Workers have been implicated in this speculation through the spread of owner-occupation, which over the last thirty years has been elevated from being one among several types of housing provision to being the default tenure. But working class homeownership has not meant a regression to peasant-like existence, as Engels expected it to in his day. On the contrary, the promotion of homeownership has been bound up with the use of housing as an asset, as workers have been encouraged to adapt to financialised capitalism by becoming saver-investors. This process was compounded in the context of recurrent attacks on collective forms of welfare, as workers were encouraged to treat housing as a nest egg for retirement, the centre piece in an asset-based welfare system. Again, steadily rising house prices have a vital role to play in this system. The additional mortgage lending needed to move more people into owner-occupation drove up house prices, making housing look like a failsafe investment. This in turn attracted more people to owner-occupation. Thus, mortgage credit and the use of housing as an asset have been mutually reinforcing and the expansion of owner-occupation since the 1980s has encouraged the pursuit of ground rent by consumers.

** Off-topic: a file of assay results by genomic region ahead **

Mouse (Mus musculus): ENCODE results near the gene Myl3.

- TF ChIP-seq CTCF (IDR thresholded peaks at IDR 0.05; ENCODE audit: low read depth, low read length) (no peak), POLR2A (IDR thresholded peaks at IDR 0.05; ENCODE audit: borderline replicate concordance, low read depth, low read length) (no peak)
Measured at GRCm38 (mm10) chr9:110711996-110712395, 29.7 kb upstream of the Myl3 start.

This brings us to the third dimension – the threats of exploitation and ideological incorporation arising from working class homeownership. A significant current within Marxist literature on the financialisation of households has emphasised the first aspect. For example, Costas Lapavitsas regards household mortgage debt as providing a new channel for financial capital to extract value from workers, in a process he terms ‘financial expropriation’. Lapavitsas’s analysis captures the way that, for some, homeownership has meant crippling debt and insecurity, the US subprime market being the paramount example. However, this is not the only, or even the dominant story. In the UK, where credit-fuelled, above-inflation house price increases have become the norm, a substantial portion of the working class has accumulated significant wealth through housing. For this portion, the ideologically pacifying character of homeownership foreseen by Engels has acquired a material foundation in form of often substantive capital gains accruing to working class homeowners – property ownership’s stifling of revolutionary spirit will be all the more powerful if workers fear losing an appreciating asset. Both of the problems that Engels saw arising from working class homeownership are therefore realised with renewed vigour in the contemporary housing system, as the spread of owner-occupation has been a highly uneven and divisive process. The result is that housing has become an increasingly important source of social division, with contours emerging between secure and insecure homeowners and between those on and off the housing ladder.